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first12
Photographer
MC Photo
Posts: 4,144
New York, New York, US


moving pictures wrote:
well, to each, his own.  many in the fashion industry commented that it does.

I can see calling it "in the style of a painting" due to the pose, but the light and post are different from what would make me say "painterly".

I think your comment about desturation is right.


I disagree that it's because of aging. We prefer low contrast to high contrast. No that we don't like true blacks and whites, but we prefer most of our information to be in the middle.

As a result, when we have total control, that's what we choose. So a painter is not going to chose garishly saturated colors. They're not going to chose to paint a cheekbone so dark that you can't see the shape. They probably aren't going to paint in a way that makes you strain to see it. They'll be drawn towards the middle even when they are thinking high contrast.

Look at Dave Hill's photos. They are full range, but really, they're low contrast/narrowed dynamic range - most of the information is in the same range.

Feb 03 13 12:38 pm  Link  Quote 
Photographer
AVD AlphaDuctions
Posts: 10,524
Gatineau, Quebec, Canada


MC Photo wrote:

I do.

That model used to be my local bartender, so I've been familiar with his work since she shot with him. Whenever I hear Murtaugh, I think "painting".

I do think this one changes and becomes less so as you look at it.

I'm certain I'm influenced by other photos of his and my pigeonholing of his work.

are you referring to the OPs image or the one posted further down that everyone was arguing about?

Feb 03 13 12:46 pm  Link  Quote 
Photographer
MC Photo
Posts: 4,144
New York, New York, US


This photo has the desaturation that's been mentioned. There's also motion blur softening it. There are multiple light color temperatures, which I think contributes too, but it's really the dynamic range and contrast that does it for me. Look a the difference in light between the subject and the background. The background doesn't quite fall off to true black.

http://photos.modelmayhem.com/photos/130203/12/510ecd9822d99.jpg
Feb 03 13 12:57 pm  Link  Quote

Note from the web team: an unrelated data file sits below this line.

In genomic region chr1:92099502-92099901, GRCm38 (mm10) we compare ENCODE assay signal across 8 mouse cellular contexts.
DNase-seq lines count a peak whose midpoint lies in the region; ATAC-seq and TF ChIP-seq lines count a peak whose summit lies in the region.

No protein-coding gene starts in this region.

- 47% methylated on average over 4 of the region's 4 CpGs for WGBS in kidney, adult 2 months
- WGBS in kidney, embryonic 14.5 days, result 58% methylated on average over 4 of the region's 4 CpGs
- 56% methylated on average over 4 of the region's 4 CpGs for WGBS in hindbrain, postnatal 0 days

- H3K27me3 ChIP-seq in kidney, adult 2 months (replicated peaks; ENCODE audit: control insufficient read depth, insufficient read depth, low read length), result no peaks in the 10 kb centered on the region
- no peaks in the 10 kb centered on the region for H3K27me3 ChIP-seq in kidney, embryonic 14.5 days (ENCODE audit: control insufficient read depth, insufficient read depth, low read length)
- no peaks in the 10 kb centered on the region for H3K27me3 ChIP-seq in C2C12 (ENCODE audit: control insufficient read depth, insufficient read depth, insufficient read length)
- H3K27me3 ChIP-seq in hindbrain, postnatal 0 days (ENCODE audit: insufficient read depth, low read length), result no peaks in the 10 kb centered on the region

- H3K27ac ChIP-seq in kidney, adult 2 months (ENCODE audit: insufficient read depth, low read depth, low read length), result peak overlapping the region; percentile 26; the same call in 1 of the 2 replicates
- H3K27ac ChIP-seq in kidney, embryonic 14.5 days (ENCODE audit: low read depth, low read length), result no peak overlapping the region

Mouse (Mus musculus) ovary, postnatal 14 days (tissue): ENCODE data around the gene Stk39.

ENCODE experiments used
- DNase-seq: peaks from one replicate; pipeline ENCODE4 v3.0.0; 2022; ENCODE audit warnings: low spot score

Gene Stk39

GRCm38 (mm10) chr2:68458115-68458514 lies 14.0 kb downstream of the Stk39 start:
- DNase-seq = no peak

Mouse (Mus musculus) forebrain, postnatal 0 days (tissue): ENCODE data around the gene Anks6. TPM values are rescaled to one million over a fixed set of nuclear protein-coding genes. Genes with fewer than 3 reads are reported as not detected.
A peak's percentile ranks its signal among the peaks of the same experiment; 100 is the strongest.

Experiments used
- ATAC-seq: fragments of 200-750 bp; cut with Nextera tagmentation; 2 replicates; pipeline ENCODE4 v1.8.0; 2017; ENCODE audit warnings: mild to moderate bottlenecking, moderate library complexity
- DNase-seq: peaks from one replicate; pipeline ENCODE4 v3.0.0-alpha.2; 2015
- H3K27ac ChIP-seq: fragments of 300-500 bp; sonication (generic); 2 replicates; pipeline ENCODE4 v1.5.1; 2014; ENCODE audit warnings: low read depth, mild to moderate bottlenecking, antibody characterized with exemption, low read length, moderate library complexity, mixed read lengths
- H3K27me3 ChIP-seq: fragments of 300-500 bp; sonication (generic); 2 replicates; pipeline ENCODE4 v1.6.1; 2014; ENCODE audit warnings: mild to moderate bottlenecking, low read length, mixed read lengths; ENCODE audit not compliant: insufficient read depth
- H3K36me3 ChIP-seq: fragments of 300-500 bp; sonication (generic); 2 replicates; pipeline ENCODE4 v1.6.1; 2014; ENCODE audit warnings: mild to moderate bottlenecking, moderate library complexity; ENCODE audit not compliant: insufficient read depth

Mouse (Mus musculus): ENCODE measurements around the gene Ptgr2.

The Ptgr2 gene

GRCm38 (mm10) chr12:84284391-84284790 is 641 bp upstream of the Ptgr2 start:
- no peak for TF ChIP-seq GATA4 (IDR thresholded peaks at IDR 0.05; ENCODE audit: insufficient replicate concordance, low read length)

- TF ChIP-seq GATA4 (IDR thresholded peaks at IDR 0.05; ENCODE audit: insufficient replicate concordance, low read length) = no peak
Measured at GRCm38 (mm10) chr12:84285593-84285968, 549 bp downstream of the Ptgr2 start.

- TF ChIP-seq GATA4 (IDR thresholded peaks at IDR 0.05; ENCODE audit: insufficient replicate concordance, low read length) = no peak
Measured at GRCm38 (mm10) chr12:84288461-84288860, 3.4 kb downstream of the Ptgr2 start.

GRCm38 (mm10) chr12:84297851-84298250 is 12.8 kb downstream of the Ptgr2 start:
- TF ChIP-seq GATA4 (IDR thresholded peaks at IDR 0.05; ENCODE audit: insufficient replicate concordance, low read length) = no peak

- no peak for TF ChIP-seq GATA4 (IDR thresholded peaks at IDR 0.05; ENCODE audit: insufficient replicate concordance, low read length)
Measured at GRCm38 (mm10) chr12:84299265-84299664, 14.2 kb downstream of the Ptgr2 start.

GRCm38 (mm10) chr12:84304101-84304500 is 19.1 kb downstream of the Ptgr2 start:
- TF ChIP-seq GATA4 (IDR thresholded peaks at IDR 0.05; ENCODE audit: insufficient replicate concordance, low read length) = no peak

Photographer
MC Photo
Posts: 4,144
New York, New York, US


AVD AlphaDuctions wrote:

are you referring to the OPs image or the one posted further down that everyone was arguing about?

The OP's image.

Feb 03 13 12:57 pm  Link  Quote 
Photographer
MC Photo
Posts: 4,144
New York, New York, US


AVD AlphaDuctions wrote:

are you referring to the OPs image or the one posted further down that everyone was arguing about?

By one you posted, that was in a reply to a post right? Or did I miss an image you posted?

Feb 03 13 12:59 pm  Link  Quote 
Photographer
AVD AlphaDuctions
Posts: 10,524
Gatineau, Quebec, Canada


MC Photo wrote:

By one you posted, that was in a reply to a post right? Or did I miss an image you posted?

I didnt post any image. But everyone seems to think I did.  I suspect the quote got messed up on someone's post.

Feb 03 13 01:03 pm  Link  Quote 
Photographer
AVD AlphaDuctions
Posts: 10,524
Gatineau, Quebec, Canada


MC Photo wrote:
This photo has the desaturation that's been mentioned. There's also motion blur softening it. There are multiple light color temperatures, which I think contributes too, but it's really the dynamic range and contrast that does it for me. Look a the difference in light between the subject and the background. The background doesn't quite fall off to true black.

http://www.modelmayhem.com/portfolio/pic/31533509

fixed http://photos.modelmayhem.com/photos/130203/12/510ecd9822d99.jpg

Feb 03 13 01:04 pm  Link  Quote 
Photographer
Daniel Murtagh
Posts: 2
New York, New York, US


I'm surprised by the attention my photograph has gotten on MM.  the painterly quality comes from experimenting... thats all I can tell you. its my will to make it look a certain way and trying till i find it. I dont do anything in photoshop. a true photograph happens in the lens. everything after that is manipulation and post production trickery. which can be done well and thats cool.